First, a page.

For Manitoba artist Dee Barsy, meeting her birth family for the first time in 2016 was a life-changing experience. The realization she had four grandmothers was even more of a stunning revelation.
Barsy’s initial reaction to the news was to do what she does best.
“I felt emotional and had a lot of painting to do.”
Barsy’s painting, titled “Four Grandmothers” is one of many works on display from 29 artists across Canada as part of the Insurgence/Resurgence exhibit, featured at the Winnipeg Art Gallery. The display is the largest-ever exhibit of contemporary indigenous art.
The painting symbolizes what Barsy calls the diverse spirit of each of her grandmothers. She is more than happy to have her work displayed in the groundbreaking exhibit.
“I feel humbled and honoured to be involved,” she said. “The show is very beautiful, and there’s a wide range of mediums.”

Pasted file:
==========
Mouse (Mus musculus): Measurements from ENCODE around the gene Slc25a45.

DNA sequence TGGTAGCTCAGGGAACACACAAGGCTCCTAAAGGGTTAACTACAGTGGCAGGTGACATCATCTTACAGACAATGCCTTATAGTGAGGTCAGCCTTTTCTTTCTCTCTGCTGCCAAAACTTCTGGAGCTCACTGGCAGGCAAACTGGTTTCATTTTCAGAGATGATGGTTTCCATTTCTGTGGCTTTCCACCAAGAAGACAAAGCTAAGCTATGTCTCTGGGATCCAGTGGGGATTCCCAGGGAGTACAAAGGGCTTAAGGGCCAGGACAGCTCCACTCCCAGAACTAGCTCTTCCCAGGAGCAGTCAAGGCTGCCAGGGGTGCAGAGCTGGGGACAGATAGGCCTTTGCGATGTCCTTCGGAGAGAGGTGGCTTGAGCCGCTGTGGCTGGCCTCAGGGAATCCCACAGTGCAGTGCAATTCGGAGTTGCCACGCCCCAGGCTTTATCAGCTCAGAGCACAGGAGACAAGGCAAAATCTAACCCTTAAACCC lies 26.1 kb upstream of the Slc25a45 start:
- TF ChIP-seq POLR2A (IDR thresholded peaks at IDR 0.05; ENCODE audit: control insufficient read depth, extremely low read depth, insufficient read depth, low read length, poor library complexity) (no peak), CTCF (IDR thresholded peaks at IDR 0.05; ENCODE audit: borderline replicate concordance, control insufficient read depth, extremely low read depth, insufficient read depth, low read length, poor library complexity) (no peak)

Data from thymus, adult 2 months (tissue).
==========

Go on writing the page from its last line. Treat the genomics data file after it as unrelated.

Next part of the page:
A wide variety of pieces from a diverse group of indigenous artists was the goal of co-curators Julie Nagam and Jaimie Isaac.
“We wanted to showcase new and upcoming artists,” Nagam said. “Indigenous artists are making some of the best cutting edge work in the country. We have so many different disciplines, from stop motion animation, to projection, sounds to paintings.”
Nagam said 12 of the artists were commissioned to do pieces specifically for this exhibit.
“It’s really quite an amazing feat for the gallery,” Nagam said.
There are no current plans to show the exhibit anywhere else, so Nagam says they are encouraging folks from all over to attend the Winnipeg-exclusive display.
“We’ve had groups from Australia, New Zealand, the USA, who are blown away by the show.”
The art is spread out through 17,000 square feet of the gallery and will be on display until April 22.